+
 
+
 
+
<i>Jobs</i>, introduced in Eclipse 3.0, are operations that run
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in the background.  The user is typically prevented from doing anything while
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an operation is running but is free to continue working when a job is running.
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Operations and jobs belong together, but jobs needed
+
to live at a lower level in the plug-in architecture to make them usable by
+
non-UI components.
+
  
 +
== Jobs ==
 +
''Jobs'', introduced in Eclipse 3.0, are operations that run  in the background.  The user is typically prevented from doing anything while an operation is running but is free to continue working when a job is running.  Operations and jobs belong together, but jobs needed  to live at a lower level in the plug-in architecture to make them usable by  non-UI components.
  
 
== See Also: ==
 
== See Also: ==
 
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*[[FAQ Does the platform have support for concurrency?]]
[[FAQ_Does_the_platform_have_support_for_concurrency%3F]]
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*[[FAQ What are IWorkspaceRunnable, IRunnableWithProgress, and WorkspaceModifyOperation?]]
 
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[[FAQ_What_are_%3Ctt%3EIWorkspaceRunnable%3C%2Ftt%3E%2C_%3Ctt%3EIRunnableWithProgress%3C%2Ftt%3E%2C_and_%3Ctt%3EWorkspaceModifyOperation%3C%2Ftt%3E%3F]]
+
  
 
<hr><font size=-2>This FAQ was originally published in [http://www.eclipsefaq.org Official Eclipse 3.0 FAQs]. Copyright 2004, Pearson Education, Inc. All rights reserved. This text is made available here under the terms of the [http://www.eclipse.org/legal/epl-v10.html Eclipse Public License v1.0].</font>
 
<hr><font size=-2>This FAQ was originally published in [http://www.eclipsefaq.org Official Eclipse 3.0 FAQs]. Copyright 2004, Pearson Education, Inc. All rights reserved. This text is made available here under the terms of the [http://www.eclipse.org/legal/epl-v10.html Eclipse Public License v1.0].</font>

Revision as of 17:00, 17 August 2006

Many terms are thrown around in Eclipse for units of functionality or behavior: runnables, actions, commands, operations, and jobs, among others. Here is a high- level view of the terms to help you keep things straight.

Actions

As a plug-in writer, you will be interested mostly in actions. When a toolbar button or a menu item is clicked or when a defined key sequence is invoked, the run method of some action is invoked. Actions generally do not care about how or when they are invoked, although they often require extra context information, such as the current selection or view. Actions that are contributed to the workbench declaratively in plugin.xml defer the actual work to an action delegate.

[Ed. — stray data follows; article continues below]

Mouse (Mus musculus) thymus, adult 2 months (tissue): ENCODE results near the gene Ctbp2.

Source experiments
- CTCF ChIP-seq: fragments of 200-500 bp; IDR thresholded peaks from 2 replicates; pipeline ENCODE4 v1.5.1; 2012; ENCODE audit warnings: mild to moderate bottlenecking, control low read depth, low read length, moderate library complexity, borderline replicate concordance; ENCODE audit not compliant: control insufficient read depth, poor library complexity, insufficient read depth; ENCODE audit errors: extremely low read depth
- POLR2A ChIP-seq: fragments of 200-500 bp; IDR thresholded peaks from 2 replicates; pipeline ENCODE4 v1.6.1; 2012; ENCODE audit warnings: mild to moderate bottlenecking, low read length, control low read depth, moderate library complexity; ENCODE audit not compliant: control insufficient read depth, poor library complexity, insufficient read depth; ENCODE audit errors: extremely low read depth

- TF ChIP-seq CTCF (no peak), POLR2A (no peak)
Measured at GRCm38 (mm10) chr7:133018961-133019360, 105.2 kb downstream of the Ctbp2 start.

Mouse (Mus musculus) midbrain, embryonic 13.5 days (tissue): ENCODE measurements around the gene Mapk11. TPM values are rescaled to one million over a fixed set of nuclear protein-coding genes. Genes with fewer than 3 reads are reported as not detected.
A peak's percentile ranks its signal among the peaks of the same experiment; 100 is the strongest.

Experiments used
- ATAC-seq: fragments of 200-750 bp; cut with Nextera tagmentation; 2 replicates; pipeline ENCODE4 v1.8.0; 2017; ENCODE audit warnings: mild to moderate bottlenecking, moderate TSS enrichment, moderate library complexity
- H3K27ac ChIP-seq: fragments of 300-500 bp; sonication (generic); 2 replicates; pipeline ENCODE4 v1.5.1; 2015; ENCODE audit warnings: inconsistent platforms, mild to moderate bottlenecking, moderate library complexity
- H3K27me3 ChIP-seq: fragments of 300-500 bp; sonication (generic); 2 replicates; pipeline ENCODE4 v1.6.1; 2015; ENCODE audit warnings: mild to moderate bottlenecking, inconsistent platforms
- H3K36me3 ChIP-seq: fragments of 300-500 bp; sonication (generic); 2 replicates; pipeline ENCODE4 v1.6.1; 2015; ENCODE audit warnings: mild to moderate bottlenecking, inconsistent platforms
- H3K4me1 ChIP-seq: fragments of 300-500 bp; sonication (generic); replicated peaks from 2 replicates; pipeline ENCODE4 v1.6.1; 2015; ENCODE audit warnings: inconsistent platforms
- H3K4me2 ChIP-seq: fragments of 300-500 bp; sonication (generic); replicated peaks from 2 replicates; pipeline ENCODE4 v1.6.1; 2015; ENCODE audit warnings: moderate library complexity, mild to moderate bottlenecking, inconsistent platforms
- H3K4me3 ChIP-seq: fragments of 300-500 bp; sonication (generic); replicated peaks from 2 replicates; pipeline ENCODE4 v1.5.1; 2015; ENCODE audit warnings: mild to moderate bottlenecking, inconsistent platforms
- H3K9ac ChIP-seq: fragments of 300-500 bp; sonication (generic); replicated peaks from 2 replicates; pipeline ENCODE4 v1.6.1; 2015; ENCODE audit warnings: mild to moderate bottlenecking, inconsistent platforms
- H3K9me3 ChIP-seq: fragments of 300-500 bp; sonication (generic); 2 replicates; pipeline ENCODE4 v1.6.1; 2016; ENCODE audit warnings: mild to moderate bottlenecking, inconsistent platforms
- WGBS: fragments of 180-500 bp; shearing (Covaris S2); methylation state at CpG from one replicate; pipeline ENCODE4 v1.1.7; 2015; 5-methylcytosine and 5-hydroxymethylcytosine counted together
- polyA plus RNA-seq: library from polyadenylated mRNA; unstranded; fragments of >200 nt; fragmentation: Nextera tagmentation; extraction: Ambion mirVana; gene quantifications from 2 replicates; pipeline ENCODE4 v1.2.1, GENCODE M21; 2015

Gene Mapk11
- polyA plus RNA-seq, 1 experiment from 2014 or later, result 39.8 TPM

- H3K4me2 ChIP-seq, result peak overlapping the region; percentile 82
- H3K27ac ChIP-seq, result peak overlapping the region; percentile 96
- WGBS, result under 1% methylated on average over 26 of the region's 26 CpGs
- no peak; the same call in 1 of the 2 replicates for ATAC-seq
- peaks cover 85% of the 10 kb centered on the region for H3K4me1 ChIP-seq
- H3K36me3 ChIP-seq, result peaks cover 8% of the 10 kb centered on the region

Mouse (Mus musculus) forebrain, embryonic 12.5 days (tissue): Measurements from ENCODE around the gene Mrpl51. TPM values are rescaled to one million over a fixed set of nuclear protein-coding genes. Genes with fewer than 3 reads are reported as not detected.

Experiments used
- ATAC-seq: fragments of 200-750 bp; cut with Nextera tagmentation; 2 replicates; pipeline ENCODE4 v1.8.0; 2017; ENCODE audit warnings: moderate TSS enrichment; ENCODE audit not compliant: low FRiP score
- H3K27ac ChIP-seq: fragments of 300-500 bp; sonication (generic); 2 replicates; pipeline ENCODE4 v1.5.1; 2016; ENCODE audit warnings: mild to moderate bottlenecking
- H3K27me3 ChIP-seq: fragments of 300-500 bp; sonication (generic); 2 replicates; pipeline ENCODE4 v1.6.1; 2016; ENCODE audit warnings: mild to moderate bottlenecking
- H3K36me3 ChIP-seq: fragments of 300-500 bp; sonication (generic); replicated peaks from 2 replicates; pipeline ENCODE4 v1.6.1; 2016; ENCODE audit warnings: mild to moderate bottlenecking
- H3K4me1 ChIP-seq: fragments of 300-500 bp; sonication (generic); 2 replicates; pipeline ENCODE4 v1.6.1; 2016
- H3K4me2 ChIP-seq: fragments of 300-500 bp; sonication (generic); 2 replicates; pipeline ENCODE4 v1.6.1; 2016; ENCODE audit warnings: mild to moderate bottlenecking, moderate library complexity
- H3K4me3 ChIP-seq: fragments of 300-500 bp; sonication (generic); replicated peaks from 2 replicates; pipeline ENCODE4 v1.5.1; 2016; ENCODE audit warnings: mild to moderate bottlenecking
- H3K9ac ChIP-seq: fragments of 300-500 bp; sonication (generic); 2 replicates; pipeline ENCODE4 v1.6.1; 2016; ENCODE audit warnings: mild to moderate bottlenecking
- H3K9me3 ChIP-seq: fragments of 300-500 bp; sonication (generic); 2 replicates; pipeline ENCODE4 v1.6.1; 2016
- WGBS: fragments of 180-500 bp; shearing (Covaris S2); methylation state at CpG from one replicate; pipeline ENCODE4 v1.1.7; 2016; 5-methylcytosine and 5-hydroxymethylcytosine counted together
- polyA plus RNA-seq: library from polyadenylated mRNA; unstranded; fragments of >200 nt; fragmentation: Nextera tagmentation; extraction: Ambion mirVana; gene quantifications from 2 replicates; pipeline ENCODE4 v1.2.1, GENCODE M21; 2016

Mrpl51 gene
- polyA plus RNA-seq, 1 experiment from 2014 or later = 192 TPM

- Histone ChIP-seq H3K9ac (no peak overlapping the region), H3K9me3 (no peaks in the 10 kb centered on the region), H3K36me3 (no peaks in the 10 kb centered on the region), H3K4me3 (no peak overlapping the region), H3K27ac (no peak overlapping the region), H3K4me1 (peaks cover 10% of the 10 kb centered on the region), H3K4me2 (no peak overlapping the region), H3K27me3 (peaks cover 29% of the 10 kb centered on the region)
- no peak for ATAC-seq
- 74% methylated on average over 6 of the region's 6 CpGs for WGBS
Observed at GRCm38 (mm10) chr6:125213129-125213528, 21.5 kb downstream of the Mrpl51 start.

Note: When using action delegates, keep in mind that your implementing classes must provide a no argument constructor for RCP to hook the two together.

Commands

Commands are a meta-level glue that the platform uses to manage and organize actions. As a plug-in writer, you will never write code for a command directly, but you will use the org.eclipse.ui.commands extension point to define key bindings for your actions and to group your actions into configurations and contexts.

Operations

Operations aren’t an official part of the workbench API, but the term tends to be used for a long-running unit of behavior. Any work that might take a second or more should really be inside an operation. The official designation for operations in the API is IRunnableWithProgress, but the term operation tends to be used in its place because it is easier to say and remember. Operations are executed within an IRunnableContext. The context manages the execution of the operation in a non-UI thread so that the UI stays alive and painting. The context provides progress feedback to the user and support for cancellation.

Jobs

Jobs, introduced in Eclipse 3.0, are operations that run in the background. The user is typically prevented from doing anything while an operation is running but is free to continue working when a job is running. Operations and jobs belong together, but jobs needed to live at a lower level in the plug-in architecture to make them usable by non-UI components.

See Also:


This FAQ was originally published in Official Eclipse 3.0 FAQs. Copyright 2004, Pearson Education, Inc. All rights reserved. This text is made available here under the terms of the Eclipse Public License v1.0.